reading, and the basic format is used for data storage (i.e. on hard disk) or
for data transmission.

In most countries, the very last second of last year would be written as
1996-12-31 23:59:59  but in central Europe a slightly different (but equally
acceptable) format may sometimes be used:  1996.12.31-23:59:59  and I see no
problem with that, in fact I prefer it. The '/' symbol should NOT be used in
the date as this has another usage within the standard.

What are the disadvantages ?
Only one, that is that a date like 1996-12-31 may confuse at first glance, but
it takes very little getting used to. There are so many other advantages that
this becomes a minor disadvantage. It is easily overcome if date/time data on
screen has a 'yyyy-mm-dd  hh:mm:ss' legend immediately above it. It is a
scientific standard after all, and it has been endorsed as a S.I. unit. The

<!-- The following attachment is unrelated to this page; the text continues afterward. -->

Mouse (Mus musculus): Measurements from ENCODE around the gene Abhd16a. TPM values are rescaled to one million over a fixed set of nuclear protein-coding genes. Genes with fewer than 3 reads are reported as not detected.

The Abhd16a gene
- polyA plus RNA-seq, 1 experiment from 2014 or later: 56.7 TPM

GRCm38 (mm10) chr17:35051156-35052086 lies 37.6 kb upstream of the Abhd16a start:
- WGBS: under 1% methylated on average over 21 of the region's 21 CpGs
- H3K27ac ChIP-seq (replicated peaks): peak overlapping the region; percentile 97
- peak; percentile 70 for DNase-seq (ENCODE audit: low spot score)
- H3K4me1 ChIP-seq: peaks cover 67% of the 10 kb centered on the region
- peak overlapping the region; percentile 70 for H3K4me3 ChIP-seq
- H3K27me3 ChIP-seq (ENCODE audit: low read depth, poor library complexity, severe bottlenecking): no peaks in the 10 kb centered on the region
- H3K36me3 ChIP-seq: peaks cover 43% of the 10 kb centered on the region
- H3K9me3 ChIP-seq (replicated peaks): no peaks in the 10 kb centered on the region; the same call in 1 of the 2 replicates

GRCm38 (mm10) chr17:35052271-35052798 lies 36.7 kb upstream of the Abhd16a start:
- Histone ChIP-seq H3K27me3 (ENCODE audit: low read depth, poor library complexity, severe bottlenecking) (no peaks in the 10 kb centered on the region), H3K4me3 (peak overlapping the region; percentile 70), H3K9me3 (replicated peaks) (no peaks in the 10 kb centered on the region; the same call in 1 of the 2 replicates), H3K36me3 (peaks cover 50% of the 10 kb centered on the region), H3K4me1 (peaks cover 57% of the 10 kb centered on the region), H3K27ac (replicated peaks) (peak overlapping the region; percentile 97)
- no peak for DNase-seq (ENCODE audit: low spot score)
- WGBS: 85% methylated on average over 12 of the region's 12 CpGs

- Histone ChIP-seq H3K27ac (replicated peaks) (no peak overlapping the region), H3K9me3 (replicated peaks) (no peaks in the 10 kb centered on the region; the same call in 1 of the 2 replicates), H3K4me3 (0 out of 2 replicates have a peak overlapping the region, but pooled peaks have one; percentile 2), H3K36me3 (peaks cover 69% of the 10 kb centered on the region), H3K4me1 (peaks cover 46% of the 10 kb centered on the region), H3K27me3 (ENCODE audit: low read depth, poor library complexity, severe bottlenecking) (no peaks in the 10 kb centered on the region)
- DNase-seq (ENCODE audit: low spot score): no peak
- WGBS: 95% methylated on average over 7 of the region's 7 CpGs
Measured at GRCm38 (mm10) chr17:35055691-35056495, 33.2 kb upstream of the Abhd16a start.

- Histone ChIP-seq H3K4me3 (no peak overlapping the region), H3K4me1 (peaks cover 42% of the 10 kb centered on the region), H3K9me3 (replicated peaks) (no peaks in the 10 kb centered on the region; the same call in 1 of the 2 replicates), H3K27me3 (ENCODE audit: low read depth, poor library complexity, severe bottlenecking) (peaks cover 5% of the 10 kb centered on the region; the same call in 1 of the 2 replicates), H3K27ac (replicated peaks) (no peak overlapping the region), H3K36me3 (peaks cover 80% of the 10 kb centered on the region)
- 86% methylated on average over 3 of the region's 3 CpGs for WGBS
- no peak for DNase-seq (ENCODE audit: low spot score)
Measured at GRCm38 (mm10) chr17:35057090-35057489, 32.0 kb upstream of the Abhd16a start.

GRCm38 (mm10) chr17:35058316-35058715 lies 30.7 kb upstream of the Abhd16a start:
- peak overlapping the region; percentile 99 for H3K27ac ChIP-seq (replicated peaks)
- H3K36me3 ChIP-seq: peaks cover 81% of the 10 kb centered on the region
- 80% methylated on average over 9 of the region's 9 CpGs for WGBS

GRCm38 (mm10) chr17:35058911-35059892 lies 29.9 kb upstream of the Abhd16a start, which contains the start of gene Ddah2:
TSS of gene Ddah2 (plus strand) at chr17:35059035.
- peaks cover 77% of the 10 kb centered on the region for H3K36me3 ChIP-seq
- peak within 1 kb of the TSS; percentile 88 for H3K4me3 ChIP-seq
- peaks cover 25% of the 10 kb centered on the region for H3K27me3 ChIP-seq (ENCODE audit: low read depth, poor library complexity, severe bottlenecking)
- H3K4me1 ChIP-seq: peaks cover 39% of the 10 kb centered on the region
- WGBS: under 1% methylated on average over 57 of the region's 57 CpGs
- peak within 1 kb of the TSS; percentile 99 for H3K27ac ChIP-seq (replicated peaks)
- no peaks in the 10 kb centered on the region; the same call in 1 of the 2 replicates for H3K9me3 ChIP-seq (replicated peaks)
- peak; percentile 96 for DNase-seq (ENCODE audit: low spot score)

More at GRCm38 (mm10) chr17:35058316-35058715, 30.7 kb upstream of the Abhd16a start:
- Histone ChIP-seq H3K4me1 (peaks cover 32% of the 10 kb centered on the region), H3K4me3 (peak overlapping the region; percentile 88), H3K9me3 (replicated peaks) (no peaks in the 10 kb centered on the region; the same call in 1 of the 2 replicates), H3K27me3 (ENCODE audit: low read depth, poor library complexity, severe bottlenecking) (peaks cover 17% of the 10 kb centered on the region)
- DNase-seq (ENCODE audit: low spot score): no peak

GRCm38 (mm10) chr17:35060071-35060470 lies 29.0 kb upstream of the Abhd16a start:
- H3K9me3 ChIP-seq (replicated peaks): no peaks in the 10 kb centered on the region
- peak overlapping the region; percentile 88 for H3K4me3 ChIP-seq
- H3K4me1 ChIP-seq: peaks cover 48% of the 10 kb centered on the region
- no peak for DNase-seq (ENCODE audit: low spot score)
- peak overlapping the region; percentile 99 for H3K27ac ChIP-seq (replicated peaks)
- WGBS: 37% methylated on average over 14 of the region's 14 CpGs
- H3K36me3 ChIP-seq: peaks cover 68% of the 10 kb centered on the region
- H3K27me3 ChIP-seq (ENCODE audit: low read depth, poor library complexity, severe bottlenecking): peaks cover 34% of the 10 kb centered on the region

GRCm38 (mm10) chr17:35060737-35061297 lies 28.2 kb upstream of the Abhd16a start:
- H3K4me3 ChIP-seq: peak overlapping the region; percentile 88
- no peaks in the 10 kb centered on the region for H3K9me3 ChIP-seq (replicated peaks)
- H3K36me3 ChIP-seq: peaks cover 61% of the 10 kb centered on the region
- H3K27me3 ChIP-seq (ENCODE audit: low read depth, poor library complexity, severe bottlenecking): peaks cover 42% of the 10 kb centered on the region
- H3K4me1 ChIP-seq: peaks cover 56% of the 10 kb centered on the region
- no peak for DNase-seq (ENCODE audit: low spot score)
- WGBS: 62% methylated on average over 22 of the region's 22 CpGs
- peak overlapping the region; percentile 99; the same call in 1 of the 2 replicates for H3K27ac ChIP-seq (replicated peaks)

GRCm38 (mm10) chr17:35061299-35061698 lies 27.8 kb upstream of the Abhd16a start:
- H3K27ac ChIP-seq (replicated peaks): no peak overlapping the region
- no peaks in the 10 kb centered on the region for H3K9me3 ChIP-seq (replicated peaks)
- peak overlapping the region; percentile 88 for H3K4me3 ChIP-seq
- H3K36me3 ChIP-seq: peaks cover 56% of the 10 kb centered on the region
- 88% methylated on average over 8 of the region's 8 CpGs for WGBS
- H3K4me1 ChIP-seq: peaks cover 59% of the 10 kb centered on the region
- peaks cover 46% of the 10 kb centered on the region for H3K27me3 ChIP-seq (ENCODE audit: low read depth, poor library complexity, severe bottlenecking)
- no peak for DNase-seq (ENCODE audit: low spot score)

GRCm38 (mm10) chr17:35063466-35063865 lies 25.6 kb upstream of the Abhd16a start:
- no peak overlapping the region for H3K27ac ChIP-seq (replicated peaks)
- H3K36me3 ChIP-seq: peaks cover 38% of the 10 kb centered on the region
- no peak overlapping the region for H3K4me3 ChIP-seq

non-ISO variant with the month as a 3-letter abbreviation also helps clarity.

Any other comments ?
Any astronomy program that displays dates and times should use the UT time
scale. It is acceptable for Local Time to be also shown, but if it is, then
both UT and Local should be shown together. It is not acceptable for only
local time to be shown. It can lead to confusion.

Regarding Time Zones, it is common for those East of Greenwich to be treated
as Positive, and for those to the West (i.e. the Americas) to be treated as
Negative. This is also defined towards the end of the ISO 8601 standard.

When the user is asked to enter their  'Local Time Zone Offset From UT' into
the computer program, allowance should be made for the 'non-whole-hour'